What are your first thoughts about Tommy Hilfiger? If you are like me, then you think of red, white, and blue, 90’s fashion, iconic red/blue stripe on denim, etc. But have you taken a look at Tommy lately?
Tommy Hilfiger has moved away from the American red, white, and blue, and moved ‘across the pond’, to produce styles that are more reminiscent of a British aesthetic. This “Harry Potteresque” style marks no resemblance to the previous Spring/Summer 2013 collection. Their recent campaign has reintroduced the Rugby shirt as a fashion item, combined with other collegiate colors to produce a collection that is both overly layered and unrecognizable to the brand origin. The brand needs to make more consistent use of its iconic colors to establish greater continuity and cohesiveness. At the moment, it is hard to identify what constitutes a classic Tommy Hilfiger piece. It is also difficult to identify points of differentiation against major competitors. Ralph Lauren – perhaps Tommy’s most well established direct competitor has the signature piece, the “Polo Shirt”. It is crucial for a global brand such as Tommy Hilfiger to create a signature piece that is seen throughout every collection. This will bring brand recognition to the fashion label and is a way for the consumer to makean association with the brand. It is also a walking advertisement.
Tommy Hilfiger is currently selling limited edition BHI handbags, with all proceeds going to breast cancer research; Naomi Campbell and Claudia Schiffer are the spokeswomen. The brand is positioning this item as their current signature piece. However, we believe that a handbag is not definitive of a luxury sportswear label. In addition, it will not achieve enough longevity, and does not have a distinct enough aesthetic to be considered a signature item.
Although it can be extremely difficult to create a signature piece that could compete with the Polo shirt from Ralph Lauren, it is possible and will take time. The signature piece will need to target a large segment of the brand’s market and evolve subtly season after season. Therefore some pieces to take into consideration would be a t-shirt, knitwear, or jeans. Since the market is saturated with these pieces, the brand must differentiate the piece. For example, using fine cotton and innovative technology, or create the extremely light fitting jean. As far as the T-shirt, one possibility would be to incorporate a design with in the logo as Kenzo has successfully done over the past two years with their tiger and now, the evil eye.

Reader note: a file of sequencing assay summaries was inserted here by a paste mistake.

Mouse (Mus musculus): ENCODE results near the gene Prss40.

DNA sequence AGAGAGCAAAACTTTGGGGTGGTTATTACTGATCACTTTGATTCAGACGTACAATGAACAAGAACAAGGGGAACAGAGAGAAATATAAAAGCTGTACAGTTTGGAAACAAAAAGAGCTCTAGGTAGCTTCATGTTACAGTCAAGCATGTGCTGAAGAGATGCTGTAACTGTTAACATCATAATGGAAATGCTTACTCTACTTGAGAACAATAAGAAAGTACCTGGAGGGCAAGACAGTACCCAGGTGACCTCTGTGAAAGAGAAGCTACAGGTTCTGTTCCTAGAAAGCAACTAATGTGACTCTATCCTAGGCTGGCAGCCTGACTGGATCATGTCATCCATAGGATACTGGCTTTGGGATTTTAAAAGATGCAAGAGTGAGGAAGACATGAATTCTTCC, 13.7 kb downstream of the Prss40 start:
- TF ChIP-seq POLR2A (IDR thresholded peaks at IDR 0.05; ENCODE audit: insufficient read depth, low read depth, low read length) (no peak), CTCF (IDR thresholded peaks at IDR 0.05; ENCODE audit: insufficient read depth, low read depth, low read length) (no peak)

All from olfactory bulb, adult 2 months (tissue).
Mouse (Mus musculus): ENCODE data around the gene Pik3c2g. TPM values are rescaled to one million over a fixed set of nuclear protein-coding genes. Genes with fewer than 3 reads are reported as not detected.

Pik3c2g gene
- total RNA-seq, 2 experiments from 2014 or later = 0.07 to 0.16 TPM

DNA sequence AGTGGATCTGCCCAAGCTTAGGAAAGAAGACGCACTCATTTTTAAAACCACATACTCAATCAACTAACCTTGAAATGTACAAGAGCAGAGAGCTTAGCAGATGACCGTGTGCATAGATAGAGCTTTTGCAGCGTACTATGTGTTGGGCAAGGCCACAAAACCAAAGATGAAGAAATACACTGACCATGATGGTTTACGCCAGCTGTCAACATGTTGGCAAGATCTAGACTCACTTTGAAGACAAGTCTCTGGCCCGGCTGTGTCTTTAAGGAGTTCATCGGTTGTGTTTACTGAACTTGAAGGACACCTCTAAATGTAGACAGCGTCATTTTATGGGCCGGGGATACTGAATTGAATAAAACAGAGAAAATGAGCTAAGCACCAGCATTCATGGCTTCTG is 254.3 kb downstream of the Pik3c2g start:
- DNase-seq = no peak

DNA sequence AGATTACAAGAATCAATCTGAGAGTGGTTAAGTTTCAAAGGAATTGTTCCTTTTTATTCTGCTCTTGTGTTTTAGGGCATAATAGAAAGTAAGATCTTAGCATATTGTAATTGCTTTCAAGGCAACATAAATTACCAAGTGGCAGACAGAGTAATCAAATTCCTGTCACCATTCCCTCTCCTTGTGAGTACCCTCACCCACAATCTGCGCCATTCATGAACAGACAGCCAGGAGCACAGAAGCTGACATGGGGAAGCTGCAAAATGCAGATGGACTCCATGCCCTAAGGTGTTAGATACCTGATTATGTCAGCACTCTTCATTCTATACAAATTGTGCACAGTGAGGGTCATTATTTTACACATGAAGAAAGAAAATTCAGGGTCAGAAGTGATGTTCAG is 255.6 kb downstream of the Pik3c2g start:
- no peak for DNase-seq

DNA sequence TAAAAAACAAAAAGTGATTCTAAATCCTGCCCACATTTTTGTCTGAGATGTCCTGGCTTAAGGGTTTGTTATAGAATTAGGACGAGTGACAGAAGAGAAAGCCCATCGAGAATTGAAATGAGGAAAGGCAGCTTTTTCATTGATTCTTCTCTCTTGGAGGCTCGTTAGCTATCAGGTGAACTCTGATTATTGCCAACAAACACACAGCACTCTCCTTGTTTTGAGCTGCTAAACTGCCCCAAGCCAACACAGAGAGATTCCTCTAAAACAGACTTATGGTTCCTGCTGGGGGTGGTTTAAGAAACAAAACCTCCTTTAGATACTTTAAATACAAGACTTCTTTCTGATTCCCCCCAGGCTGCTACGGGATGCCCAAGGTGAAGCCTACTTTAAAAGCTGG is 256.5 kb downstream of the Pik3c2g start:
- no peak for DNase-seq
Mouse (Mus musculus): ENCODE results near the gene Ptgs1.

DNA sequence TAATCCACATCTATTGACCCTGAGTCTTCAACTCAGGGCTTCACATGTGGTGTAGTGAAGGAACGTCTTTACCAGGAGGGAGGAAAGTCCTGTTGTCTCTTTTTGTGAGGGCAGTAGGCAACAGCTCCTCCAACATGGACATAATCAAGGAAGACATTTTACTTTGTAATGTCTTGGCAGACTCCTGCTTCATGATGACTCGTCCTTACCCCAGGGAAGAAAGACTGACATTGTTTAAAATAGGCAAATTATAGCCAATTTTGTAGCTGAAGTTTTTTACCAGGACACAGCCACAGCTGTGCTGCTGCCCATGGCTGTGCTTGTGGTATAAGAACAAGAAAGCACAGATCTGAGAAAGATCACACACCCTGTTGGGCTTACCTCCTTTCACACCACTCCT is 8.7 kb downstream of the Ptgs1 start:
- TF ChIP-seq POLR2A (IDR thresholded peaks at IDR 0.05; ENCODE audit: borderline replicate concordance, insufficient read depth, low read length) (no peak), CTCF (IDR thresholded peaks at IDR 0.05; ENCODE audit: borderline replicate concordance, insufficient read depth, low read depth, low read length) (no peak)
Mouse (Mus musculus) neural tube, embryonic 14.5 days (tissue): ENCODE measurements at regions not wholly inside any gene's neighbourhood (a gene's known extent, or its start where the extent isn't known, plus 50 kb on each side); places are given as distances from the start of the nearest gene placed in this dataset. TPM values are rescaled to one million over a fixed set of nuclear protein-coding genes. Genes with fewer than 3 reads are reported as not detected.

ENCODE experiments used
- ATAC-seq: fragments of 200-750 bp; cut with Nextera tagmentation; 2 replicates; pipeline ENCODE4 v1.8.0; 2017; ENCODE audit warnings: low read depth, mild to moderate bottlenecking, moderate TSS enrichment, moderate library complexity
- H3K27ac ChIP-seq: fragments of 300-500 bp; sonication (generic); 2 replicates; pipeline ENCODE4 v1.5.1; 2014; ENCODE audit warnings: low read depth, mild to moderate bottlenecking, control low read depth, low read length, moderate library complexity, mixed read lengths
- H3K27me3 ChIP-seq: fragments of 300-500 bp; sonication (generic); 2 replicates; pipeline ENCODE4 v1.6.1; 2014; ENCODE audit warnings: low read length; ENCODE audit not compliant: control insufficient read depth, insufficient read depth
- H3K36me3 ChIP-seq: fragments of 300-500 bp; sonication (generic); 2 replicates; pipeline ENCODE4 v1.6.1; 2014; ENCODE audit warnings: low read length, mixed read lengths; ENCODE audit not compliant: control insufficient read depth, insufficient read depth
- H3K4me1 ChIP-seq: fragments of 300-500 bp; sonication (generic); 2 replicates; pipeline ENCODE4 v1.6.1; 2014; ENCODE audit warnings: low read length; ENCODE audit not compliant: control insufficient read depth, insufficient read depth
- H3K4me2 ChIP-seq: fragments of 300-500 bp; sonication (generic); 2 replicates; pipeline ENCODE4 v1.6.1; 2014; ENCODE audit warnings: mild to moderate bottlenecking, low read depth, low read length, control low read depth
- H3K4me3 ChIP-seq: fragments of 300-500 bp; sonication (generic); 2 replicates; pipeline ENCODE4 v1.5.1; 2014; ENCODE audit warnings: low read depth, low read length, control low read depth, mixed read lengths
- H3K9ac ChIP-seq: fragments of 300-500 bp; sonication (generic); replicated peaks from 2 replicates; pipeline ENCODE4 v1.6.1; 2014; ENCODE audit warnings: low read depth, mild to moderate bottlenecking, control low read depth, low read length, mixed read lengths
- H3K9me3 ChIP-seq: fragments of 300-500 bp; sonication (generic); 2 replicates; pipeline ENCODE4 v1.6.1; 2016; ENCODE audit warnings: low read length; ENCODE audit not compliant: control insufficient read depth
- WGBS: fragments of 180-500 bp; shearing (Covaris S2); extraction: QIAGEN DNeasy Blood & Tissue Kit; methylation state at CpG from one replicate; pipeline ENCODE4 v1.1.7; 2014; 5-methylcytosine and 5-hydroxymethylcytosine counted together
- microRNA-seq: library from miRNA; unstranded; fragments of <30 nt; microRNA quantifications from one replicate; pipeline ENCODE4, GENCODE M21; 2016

Tommy Hilfiger achieved its highest level of popularity in the 1990s. Current trends have brought back styles from this era, and this is the perfect time for the brand to rejuvenate its image. Recreating ‘90s style pieces such as denim overalls and oversized t-shirts would be a clever move, as part of a collaboration with High Street stores. These large, popular, and accessible purchase points operate to generate brand awareness, particularly within a youth demographic – which Tommy very much appears to be currently targeting. Other luxury brands such as Isabel Marant, Margiela, and Stella McCartney have done this with great success.
Finally, Scott Schuman, who epitomizes the polished all-American aesthetic, could help bridge the gap between current street style/media trends, and a house that is attempting to stay relevant. Collaborating with Scott Schumann on a Tommy Hilfiger street style fashion film, which appears across both Tommy and ‘The Sartorialist’ web pages and other media, would be an interesting proposition.
If Tommy Hilfiger were to implement any of these ideas for Spring 2015 the brand would have a better chance of re-entering for public consciousness, and achieving a longer term success.